Is the allocated emergency funding sufficient?
There has, of course, been one primary topic of discussion in our meetings with clients this week. How best to respond to the latest news, guidance and advice on coronavirus whilst knowing that it will all have changed by the time the discussion ends? We are keen to help our clients in any way we can and have started that by getting involved in the incredible amount of planning going on.
We are currently working in partnership with more than 20 councils and NHS trusts, and my colleagues and I have been comparing notes on a daily basis. Stepping back to take an overview of all the insight so far, I have been struck by five common themes in the local government response (on-the-ground rather than officially stated):
- Fresh evidence of the complexity of councils’ roles. We already knew that councils undertake a wider range of services and functions than just about any other type of organisation. Whilst many other sectors face more of an existential threat from coronavirus, I would argue that few others have as diverse a set of considerations to balance. One practical result of this is that it has been hard for councils to have top-down declarative policies on what counts as essential work, what should carry on off site, and what should stop. The typical response seems to be to pass many of these decisions to managers (often team managers just one level up from front-line workers). This reflects the complexity of what councils do and general policies don’t necessarily work for department under all circumstances. However, devolved decision making does cause problems for consistency, and we are helping a number of councils use a consistent framework for this decision-making.
- Surprising analysis of what can be done remotely. This crisis is pushing us all to assess what can be done remotely. From our analysis on our projects so far, we have been surprised to find that on average 40% of work can continue with no change, 50% can continue with some change and only 10% cannot realistically be completed without face to face meetings.
- A demonstration of the pros and cons of system leadership. A clear difference between councils and other parts of the public sector and beyond has been the willingness to get on and make local decisions rather than wait for centrally determined policy. This causes some issues when central mandates do come out and change the recently agreed local response but is still great to see.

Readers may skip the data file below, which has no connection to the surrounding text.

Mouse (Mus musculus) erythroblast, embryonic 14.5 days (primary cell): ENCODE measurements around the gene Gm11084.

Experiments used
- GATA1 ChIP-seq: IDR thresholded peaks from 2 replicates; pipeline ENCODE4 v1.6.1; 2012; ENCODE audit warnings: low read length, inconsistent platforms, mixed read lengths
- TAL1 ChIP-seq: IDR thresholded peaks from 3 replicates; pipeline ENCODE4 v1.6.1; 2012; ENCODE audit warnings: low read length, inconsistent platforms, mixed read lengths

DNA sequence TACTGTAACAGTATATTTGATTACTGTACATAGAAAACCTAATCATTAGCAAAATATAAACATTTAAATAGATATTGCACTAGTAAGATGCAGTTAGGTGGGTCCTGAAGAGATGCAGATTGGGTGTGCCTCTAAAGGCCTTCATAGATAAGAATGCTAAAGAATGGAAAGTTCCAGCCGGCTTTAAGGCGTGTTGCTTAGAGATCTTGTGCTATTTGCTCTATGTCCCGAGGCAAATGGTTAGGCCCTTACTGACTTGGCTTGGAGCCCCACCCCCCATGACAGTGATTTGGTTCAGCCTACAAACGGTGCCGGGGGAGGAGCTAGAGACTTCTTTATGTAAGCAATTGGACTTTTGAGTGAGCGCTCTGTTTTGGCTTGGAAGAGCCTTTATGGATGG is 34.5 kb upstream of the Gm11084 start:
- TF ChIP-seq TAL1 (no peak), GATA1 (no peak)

- Real energy for creative problem solving. I have been really impressed that we have already had a number of planning discussions with clients which were not just about limiting the impact of coronavirus on what they are trying to achieve, but actually about how to use the changing circumstances in a positive way. For example, this includes the potential within SEND and high needs improvement to take advantage of increased access to school staff if schools are closed. Another example is the potential to trial new interventions quickly in adult social care when demand flows are changing so rapidly.
- A strong commitment to the mission. The message we are hearing loud and clear is that councils are not seeing coronavirus as a ‘get out of jail free card’ that gives an excuse for putting off other changes. This is a huge but ultimately temporary issue to manage, but it does not fundamentally change the desire to continually improve and deliver better outcomes for less.
We are always proud to partner with councils and the NHS in delivering change in complexity, and never more so than in the current crisis. To share your advice or find out more about our insights, please drop me a line.